Cardio Workouts of the Week: Run, Swim, Run (or Ruck)

FacebookTwitterPinterestEmailShare
Airman David Stoll competes in the swimming portion of the Vandenberg Triathlon at the base pool. Swimming was the first leg of the competition. The triathlon consisted of swimming, bicycling and running events. (Photo courtesy of Vandenburg Air Force base).

When it comes to cardio workouts, you either love them, hate them or tolerate them. Adding variety can help workouts that many see as either boring or motivating.

If you are considering military jobs that include swimming and diving, having a diverse set of go-to cardio workouts is a necessity.

Here are some options for you starting off with the classic Run, Ruck, Swim workout, also known as the Spec Ops Triathlon.

Run, Ruck, Swim

As you progress with your running and rucking programs, your mileage also should increase. Here are three classic-level events that we do as an introduction for intermediate and advanced athletes.

First Spec Ops Tri (SOT): 2-mile run, 2-mile ruck, 1/2-mile swim with fins

For more of a challenge, do this on the beach and swim parallel to the shore for 400 meters in one direction and back to the starting point to complete the 800m or half-mile swim. We do this on a one-mile beach section, running down and back for a total of two miles. We repeat the same course with a 40-pound ruck or weight vest, then end it with a fin swim on 25% of the same course. You can swim in a pool if you prefer.

Standard Distance SOT

Four-mile run, four-mile ruck and two-mile swim with fins. Create a course on a known path, trail or beach, but build up to this distance before trying it on a whim.

The Triple 5-Kilometer SOT

The five-kilometer run and five-kilometer ruck are an easy day if you are used to the above distance, but the five-kilometer swim is more than three miles. If you swim that distance in a pool, it will be mind-numbing so bring your mental happy place so you can finish that 90-to 100-minute swim.

Be prepared for cramping, so hydrate and electrolyte up before and during the swim. If you are swimming in open water, stay in the shallow water (parallel to the beach) with a swim buddy and use a wet suit or other floatation device.

Run, Swim, Run

Long before I designed the Spec Ops Tri workouts, I was introduced to the Run, Swim, Run program when preparing for Navy SEAL training. They are basically the same workouts as above but instead of a ruck, you just run again.

Run, Swim, Run: Three-mile run, one-mile swim with fins, three-mile run. If you prefer, use the distances from the above workouts if you prefer not to ruck.

Run, Swim, Run, Swim, Run, Swim, Run

I learned another favorite workout from a group of SEAL instructors when I was a student at the Naval Academy. The Run, Swim, Run, Swim, Run, Swim, Run is basically the same distances as the above workouts, but broken up in a way that makes for a fun beach workout:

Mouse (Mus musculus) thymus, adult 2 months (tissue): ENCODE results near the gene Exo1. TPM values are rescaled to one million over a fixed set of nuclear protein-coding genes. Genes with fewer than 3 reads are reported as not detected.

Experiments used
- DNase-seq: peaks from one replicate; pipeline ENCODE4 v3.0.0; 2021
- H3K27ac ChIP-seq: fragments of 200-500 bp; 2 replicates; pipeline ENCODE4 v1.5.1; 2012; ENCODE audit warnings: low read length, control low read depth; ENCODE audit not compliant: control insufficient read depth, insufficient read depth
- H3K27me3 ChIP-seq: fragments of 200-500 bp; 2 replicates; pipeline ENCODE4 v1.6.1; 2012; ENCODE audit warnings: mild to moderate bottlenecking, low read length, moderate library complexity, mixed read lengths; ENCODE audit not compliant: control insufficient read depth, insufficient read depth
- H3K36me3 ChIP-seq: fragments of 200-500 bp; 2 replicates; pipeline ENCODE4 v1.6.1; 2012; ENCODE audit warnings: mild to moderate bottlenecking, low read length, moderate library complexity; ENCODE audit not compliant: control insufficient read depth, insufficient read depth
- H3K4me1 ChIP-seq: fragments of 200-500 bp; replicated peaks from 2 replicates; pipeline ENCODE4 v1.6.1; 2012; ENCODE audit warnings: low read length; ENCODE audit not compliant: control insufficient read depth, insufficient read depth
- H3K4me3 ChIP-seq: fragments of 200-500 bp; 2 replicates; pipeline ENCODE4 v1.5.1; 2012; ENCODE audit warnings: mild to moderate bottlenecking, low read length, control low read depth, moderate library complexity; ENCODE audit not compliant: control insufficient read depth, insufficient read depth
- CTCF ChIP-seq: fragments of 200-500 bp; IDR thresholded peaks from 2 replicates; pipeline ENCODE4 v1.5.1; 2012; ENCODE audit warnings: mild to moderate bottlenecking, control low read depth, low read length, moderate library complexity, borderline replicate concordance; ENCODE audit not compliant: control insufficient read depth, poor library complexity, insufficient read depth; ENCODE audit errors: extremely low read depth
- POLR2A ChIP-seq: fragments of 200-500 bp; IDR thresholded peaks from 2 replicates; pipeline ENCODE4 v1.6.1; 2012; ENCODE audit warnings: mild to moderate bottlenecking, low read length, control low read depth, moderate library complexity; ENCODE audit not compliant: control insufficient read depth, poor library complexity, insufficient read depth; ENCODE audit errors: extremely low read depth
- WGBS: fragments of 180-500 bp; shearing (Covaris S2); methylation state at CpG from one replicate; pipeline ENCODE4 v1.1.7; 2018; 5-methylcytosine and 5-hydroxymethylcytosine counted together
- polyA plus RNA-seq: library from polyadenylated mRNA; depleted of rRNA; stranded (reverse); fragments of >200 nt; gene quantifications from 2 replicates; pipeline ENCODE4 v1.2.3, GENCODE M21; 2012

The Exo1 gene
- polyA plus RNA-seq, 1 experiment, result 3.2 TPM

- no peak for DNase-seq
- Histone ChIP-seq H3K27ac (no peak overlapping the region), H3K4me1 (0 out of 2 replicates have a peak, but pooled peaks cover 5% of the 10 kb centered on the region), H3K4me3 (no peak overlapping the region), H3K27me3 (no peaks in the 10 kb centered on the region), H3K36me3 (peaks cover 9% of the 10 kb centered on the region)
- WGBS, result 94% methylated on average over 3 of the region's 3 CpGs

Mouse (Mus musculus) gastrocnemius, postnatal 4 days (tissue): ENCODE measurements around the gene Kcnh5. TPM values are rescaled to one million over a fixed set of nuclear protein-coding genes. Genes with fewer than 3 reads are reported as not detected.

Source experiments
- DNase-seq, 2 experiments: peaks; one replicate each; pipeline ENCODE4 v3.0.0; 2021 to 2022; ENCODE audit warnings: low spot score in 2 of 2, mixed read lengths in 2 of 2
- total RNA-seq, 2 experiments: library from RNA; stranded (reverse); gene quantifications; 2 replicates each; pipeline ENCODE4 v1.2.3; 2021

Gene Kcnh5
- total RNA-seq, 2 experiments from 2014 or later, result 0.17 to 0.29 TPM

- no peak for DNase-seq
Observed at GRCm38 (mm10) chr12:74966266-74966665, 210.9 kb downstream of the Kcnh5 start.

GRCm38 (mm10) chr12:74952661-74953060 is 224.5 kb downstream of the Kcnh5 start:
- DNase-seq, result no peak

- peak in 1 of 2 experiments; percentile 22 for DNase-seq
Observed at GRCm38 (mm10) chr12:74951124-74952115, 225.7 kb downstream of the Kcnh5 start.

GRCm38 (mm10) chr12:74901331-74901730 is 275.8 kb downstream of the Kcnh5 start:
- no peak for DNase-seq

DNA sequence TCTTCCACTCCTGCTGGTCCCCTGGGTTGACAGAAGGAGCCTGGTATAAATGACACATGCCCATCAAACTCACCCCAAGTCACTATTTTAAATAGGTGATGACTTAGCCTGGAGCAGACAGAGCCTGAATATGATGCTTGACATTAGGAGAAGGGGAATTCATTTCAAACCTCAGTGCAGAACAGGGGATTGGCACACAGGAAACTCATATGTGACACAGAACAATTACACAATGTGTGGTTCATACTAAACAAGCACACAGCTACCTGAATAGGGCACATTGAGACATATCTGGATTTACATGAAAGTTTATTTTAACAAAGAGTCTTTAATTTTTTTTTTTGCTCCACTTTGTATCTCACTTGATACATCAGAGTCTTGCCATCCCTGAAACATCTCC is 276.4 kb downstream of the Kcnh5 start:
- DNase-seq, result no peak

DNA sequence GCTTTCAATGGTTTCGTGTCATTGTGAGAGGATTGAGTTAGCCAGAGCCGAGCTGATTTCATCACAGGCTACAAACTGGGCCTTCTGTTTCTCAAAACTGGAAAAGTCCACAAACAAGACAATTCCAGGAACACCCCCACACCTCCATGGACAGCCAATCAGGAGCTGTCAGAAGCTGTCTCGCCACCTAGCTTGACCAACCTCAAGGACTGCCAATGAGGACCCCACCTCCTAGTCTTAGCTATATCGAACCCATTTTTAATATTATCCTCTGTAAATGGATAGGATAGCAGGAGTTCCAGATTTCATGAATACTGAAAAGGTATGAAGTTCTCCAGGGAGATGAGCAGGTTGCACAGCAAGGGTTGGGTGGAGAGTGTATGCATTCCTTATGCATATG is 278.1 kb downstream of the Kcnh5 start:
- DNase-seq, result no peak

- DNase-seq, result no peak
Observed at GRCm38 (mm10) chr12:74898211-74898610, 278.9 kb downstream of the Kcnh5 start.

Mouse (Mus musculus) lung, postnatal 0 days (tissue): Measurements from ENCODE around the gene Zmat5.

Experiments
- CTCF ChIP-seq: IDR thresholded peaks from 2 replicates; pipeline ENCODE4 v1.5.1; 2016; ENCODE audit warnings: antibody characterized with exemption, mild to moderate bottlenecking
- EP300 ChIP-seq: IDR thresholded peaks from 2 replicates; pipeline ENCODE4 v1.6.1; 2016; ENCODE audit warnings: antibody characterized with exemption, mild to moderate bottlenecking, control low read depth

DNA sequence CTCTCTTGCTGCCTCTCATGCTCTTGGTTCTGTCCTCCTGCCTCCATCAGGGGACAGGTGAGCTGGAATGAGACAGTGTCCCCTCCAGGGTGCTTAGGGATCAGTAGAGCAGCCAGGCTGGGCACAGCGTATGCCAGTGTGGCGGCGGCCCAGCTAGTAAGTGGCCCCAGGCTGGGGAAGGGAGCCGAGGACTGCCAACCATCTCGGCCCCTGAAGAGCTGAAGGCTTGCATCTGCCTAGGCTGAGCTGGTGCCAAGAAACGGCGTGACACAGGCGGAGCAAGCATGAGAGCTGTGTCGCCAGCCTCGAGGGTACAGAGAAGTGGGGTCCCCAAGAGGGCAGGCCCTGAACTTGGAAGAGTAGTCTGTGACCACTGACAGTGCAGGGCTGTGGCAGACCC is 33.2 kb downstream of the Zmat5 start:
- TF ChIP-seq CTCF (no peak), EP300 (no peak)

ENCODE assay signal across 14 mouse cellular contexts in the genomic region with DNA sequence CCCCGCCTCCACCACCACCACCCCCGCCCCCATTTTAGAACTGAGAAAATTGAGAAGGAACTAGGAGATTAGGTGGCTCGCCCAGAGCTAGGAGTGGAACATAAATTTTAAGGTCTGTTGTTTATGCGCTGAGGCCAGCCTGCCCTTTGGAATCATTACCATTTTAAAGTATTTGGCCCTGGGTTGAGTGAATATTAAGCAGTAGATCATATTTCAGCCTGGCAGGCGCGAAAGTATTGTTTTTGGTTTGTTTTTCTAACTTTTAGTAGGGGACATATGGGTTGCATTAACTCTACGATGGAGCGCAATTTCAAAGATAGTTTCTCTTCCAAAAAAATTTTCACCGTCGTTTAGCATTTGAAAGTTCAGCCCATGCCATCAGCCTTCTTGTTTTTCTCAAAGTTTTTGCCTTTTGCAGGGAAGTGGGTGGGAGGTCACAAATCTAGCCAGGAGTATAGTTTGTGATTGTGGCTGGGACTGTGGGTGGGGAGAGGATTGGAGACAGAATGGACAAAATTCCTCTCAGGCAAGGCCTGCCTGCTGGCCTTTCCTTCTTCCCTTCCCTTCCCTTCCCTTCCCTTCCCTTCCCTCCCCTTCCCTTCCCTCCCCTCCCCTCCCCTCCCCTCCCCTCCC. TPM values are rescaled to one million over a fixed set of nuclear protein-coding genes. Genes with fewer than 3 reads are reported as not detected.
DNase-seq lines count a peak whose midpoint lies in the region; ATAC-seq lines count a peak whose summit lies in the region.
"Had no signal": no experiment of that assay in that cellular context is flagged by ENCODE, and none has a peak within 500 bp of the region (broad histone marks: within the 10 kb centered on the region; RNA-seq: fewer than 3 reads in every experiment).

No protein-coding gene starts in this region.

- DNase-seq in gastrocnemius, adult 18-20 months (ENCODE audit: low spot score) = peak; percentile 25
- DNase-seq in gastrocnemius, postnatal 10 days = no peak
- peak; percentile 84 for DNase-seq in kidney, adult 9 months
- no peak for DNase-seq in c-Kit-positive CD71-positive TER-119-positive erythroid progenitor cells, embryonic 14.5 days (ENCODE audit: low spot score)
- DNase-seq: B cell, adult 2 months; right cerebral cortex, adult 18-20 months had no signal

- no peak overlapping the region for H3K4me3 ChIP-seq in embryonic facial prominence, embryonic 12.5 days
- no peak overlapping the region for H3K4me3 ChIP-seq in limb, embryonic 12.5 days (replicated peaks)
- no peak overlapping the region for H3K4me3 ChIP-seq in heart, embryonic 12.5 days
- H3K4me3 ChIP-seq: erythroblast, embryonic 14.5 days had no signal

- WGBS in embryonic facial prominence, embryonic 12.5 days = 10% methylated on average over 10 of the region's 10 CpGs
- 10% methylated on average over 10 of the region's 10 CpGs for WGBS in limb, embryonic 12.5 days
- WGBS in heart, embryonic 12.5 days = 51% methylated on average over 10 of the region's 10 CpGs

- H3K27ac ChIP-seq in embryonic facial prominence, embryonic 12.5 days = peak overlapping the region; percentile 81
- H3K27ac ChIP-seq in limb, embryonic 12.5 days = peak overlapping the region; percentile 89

Run, Swim #1: Run a half-mile down the beach while carrying fins. Jump into the ocean, get through the breakers and turn around and swim back to shore. Depending on where you are, this varies from 100-200 meters of pretty tough swimming if there are big waves.

Run, Swim #2: Run back to where you started a half-mile down the beach. Swim out the same distance just past the breakers and back.

Run, Swim #3: Run a half-mile down the beach again, swim out past the breakers again and back.

Run: Go back to the starting point a half-mile away, and you are done. One option is to set a buoy for both swims as your turnaround spot before starting the course. Obviously, this is best if done as a group and much safer with a swim buddy. You can make the running distance longer or shorter, depending on the abilities of the group and set the speed as either a paced event or sprint.

You can choose biking, an elliptical machine or rowing as non-impact cardio options if you need to pull back from the impact of running or rucking. If you use those events in place of running, just replace the time it would take you to run or ruck a certain distance and make that the time you spend on a different cardio device or machine. Also, if you do not swim, you also can replace swimming with any of the above exercises.

Stew Smith is a former Navy SEAL and fitness author certified as a Strength and Conditioning Specialist (CSCS) with the National Strength and Conditioning Association. Visit his Fitness eBook store if you’re looking to start a workout program to create a healthy lifestyle. Send your fitness questions to stew@stewsmith.com.

Want to Learn More About Military Life?

Whether you're thinking of joining the military, looking for fitness and basic training tips, or keeping up with military life and benefits, Military.com has you covered. Subscribe to Military.com to have military news, updates and resources delivered directly to your inbox.

Show Full Article
Military Fitness